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Marine reserves are an effective tool for protecting biodiversity locally, with potential economic benefits including enhancement of local fisheries, increased tourism, and maintenance of ecosystem services. However, fishing communities often fear short-term income losses associated with closures, and thus may oppose marine reserves. Here we review empirical data and develop bioeconomic models to show that the value of marine reserves (enhanced adjacent fishing + tourism) may often exceed the pre-reserve value, and that economic benefits can offset the costs in as little as five years. These results suggest the need for a new business model for creating and managing reserves, which could pay for themselves and turn a profit for stakeholder groups. Our model could be expanded to include ecosystem services and other benefits, and it provides a general framework to estimate costs and benefits of reserves and to develop such business models.
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In his research commentary, Dayton argues that decisions in fisheries management should follow the model of the U.S. Nuclear Regulatory Commission or the Food and Drug Administration in which the commercial enterprise must prove that their activity or product does no harm before it can be approved. At present, fishing activities cannot be curtailed until it can be proven that they are already damaging existing ecosystems (see report and news story in this issue).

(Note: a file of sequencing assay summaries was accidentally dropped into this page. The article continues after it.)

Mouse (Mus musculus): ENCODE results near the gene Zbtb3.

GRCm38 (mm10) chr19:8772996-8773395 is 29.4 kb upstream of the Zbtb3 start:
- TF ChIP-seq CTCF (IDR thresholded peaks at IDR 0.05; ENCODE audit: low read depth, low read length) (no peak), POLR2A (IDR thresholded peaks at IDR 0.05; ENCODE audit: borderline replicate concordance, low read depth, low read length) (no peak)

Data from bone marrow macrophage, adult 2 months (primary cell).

During 2015-2016, record temperatures triggered a pan-tropical episode of coral bleaching, the third global-scale event since mass bleaching was first documented in the 1980s. Here we examine how and why the severity of recurrent major bleaching events has varied at multiple scales, using aerial and underwater surveys of Australian reefs combined with satellite-derived sea surface temperatures. The distinctive geographic footprints of recurrent bleaching on the Great Barrier Reef in 1998, 2002 and 2016 were determined by the spatial pattern of sea temperatures in each year. Water quality and fishing pressure had minimal effect on the unprecedented bleaching in 2016, suggesting that local protection of reefs affords little or no resistance to extreme heat. Similarly, past exposure to bleaching in 1998 and 2002 did not lessen the severity of bleaching in 2016. Consequently, immediate global action to curb future warming is essential to secure a future for coral reefs.